Business interruption insurance

If your business were to be displaced because of a fire, flood or other disaster, you would need to reestablish it in another location. Business interruption insurance could provide the needed funds. Temporary space, equipment and supplies could be covered by a policy of this type.

Business interruption insurance issues:

  • Have you made a list of what would be required in case of an emergency?
  • What are the total costs? (Depending on the extent of your needs, business interruption insurance may not be too expensive.)
  • What is the source of the policy?

Liability insurance

This insurance can cover damages as a result of your actions or negligence, or if someone is injured at your place of business. For example, large damage awards have been made in cases where a customer slips and falls because the business did not melt the ice in front of the door. Be sure to discuss this type of coverage with a qualified insurance professional to ensure that you're adequately covered.

Liability insurance issues:

  • Is coverage provided through other policies that you currently hold or are considering?
  • What are the deductibles?
  • What are the total costs?
  • What is the source of the policy?

Workers' compensation insurance

This insurance provides coverage for medical and related costs for accidental injuries suffered by employees in performing their duties. The amount of coverage required varies by state.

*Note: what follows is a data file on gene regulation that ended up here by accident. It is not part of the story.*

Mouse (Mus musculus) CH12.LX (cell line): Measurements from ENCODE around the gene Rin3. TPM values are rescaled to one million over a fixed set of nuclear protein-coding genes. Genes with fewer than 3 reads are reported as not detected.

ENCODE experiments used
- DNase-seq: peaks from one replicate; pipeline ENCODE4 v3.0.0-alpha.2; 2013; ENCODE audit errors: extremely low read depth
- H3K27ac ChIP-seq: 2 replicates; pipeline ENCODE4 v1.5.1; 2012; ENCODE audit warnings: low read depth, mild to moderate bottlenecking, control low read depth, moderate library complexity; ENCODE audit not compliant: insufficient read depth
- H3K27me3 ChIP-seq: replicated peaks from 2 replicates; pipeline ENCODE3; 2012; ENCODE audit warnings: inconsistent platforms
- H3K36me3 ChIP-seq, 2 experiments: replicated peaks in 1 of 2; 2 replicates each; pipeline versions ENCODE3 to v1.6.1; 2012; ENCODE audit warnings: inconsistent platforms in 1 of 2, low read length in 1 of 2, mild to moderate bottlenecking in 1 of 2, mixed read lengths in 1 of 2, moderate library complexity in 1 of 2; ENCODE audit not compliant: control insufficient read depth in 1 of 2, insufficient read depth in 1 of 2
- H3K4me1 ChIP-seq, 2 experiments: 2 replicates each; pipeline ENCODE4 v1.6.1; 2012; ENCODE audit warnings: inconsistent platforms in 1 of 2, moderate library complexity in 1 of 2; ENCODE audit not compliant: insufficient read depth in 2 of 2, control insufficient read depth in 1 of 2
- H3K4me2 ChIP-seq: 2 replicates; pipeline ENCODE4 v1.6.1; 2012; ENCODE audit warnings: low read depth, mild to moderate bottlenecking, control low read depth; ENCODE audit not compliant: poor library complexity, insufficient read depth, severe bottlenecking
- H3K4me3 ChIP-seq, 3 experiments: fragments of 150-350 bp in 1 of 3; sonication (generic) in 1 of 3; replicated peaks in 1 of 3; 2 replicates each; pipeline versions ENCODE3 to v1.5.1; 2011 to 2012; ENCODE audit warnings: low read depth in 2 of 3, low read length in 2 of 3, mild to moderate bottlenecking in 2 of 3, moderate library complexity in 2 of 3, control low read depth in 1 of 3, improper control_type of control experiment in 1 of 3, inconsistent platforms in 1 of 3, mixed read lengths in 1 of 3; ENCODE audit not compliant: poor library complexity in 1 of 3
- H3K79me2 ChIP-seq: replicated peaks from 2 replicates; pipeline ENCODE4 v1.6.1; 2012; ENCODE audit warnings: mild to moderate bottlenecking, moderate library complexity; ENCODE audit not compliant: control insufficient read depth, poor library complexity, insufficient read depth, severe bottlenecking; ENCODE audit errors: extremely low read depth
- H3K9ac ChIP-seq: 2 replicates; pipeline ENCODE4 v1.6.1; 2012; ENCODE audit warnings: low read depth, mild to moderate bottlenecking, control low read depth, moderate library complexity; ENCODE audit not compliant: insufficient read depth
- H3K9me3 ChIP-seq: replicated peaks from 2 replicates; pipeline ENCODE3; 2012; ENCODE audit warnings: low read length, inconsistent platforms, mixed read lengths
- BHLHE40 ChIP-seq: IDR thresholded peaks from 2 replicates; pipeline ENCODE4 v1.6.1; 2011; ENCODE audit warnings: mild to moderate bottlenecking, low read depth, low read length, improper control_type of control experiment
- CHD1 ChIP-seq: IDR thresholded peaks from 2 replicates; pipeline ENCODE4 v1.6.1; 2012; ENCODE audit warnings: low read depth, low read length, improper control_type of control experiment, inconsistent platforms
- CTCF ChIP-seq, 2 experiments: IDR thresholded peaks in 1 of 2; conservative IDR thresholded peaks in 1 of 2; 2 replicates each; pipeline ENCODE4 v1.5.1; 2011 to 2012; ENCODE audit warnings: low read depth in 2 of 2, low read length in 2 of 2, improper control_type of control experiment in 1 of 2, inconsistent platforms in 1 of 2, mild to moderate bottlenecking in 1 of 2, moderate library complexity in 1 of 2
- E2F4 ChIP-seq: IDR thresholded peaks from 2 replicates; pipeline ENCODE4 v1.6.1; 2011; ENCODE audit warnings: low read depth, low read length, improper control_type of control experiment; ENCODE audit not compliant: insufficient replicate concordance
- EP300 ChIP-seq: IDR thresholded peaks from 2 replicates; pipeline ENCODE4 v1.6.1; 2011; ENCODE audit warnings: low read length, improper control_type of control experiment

Workers' compensation insurance issues:

  • Have you discussed your needs with an insurance professional?
  • What are the total costs?
  • What is the source of the policy?

Auto insurance

If you use an automobile—even a personal one—you may be required to have a commercial auto insurance policy. If you are a sole proprietor and use your car, be sure to discuss this with your auto insurance provider.

Auto insurance issues:

  • Have you discussed your needs with an insurance professional?
  • What are the deductibles?
  • What are the total costs?
  • What is the source of the policy?

Ownership equity protection

You have contributed countless hours and personal sacrifices to build your business. But without a business succession plan, the value your business represents to you and your family could evaporate overnight. A business succession plan funded with insurance will help in the event that you or one of your partners die, become disabled, or leave.